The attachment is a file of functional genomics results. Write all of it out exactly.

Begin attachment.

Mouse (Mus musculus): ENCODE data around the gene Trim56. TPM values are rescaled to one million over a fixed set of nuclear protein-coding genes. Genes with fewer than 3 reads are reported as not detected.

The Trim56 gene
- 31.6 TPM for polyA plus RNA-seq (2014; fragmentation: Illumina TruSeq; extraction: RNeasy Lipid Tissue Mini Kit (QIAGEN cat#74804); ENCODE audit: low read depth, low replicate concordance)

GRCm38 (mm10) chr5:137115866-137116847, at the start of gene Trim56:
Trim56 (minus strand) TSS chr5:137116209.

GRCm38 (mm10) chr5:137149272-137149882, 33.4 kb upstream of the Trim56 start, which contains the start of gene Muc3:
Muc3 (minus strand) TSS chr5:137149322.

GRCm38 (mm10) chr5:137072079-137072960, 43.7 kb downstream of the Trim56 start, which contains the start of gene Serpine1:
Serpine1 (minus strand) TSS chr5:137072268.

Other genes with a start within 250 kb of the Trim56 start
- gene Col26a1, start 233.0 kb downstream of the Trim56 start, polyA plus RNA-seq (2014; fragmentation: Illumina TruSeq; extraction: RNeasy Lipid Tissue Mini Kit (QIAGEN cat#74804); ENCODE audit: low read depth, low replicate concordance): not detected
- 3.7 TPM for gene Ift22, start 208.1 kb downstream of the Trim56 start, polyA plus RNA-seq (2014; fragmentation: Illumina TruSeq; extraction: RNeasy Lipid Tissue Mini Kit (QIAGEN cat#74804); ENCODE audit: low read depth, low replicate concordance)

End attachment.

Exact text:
Mouse (Mus musculus): ENCODE data around the gene Trim56. TPM values are rescaled to one million over a fixed set of nuclear protein-coding genes. Genes with fewer than 3 reads are reported as not detected.

The Trim56 gene
- 31.6 TPM for polyA plus RNA-seq (2014; fragmentation: Illumina TruSeq; extraction: RNeasy Lipid Tissue Mini Kit (QIAGEN cat#74804); ENCODE audit: low read depth, low replicate concordance)

GRCm38 (mm10) chr5:137115866-137116847, at the start of gene Trim56:
Trim56 (minus strand) TSS chr5:137116209.

GRCm38 (mm10) chr5:137149272-137149882, 33.4 kb upstream of the Trim56 start, which contains the start of gene Muc3:
Muc3 (minus strand) TSS chr5:137149322.

GRCm38 (mm10) chr5:137072079-137072960, 43.7 kb downstream of the Trim56 start, which contains the start of gene Serpine1:
Serpine1 (minus strand) TSS chr5:137072268.

Other genes with a start within 250 kb of the Trim56 start
- gene Col26a1, start 233.0 kb downstream of the Trim56 start, polyA plus RNA-seq (2014; fragmentation: Illumina TruSeq; extraction: RNeasy Lipid Tissue Mini Kit (QIAGEN cat#74804); ENCODE audit: low read depth, low replicate concordance): not detected
- 3.7 TPM for gene Ift22, start 208.1 kb downstream of the Trim56 start, polyA plus RNA-seq (2014; fragmentation: Illumina TruSeq; extraction: RNeasy Lipid Tissue Mini Kit (QIAGEN cat#74804); ENCODE audit: low read depth, low replicate concordance)